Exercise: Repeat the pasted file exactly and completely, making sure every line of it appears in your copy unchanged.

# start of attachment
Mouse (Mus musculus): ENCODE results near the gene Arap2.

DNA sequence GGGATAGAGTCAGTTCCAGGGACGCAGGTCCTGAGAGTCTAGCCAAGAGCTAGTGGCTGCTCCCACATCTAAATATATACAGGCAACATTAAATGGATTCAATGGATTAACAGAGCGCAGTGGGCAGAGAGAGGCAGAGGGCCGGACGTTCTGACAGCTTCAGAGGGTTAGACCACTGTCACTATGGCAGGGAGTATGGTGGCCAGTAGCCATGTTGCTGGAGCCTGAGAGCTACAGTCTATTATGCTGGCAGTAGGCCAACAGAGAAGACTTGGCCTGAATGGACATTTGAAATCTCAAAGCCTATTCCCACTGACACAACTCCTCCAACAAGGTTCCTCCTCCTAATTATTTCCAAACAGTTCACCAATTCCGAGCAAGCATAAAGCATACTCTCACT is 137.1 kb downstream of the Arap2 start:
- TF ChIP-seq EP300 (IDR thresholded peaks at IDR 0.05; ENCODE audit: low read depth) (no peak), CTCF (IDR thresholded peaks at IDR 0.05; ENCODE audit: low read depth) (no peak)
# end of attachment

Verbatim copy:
Mouse (Mus musculus): ENCODE results near the gene Arap2.

DNA sequence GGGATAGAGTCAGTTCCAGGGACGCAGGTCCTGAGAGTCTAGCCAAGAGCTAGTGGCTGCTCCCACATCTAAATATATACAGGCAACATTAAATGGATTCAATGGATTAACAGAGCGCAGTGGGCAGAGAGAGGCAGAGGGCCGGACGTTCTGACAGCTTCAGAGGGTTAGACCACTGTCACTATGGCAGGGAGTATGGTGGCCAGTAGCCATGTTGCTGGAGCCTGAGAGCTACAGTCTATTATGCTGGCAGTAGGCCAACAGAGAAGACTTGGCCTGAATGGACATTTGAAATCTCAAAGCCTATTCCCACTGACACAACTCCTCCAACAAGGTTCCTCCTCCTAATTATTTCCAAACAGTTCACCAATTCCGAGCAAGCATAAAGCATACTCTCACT is 137.1 kb downstream of the Arap2 start:
- TF ChIP-seq EP300 (IDR thresholded peaks at IDR 0.05; ENCODE audit: low read depth) (no peak), CTCF (IDR thresholded peaks at IDR 0.05; ENCODE audit: low read depth) (no peak)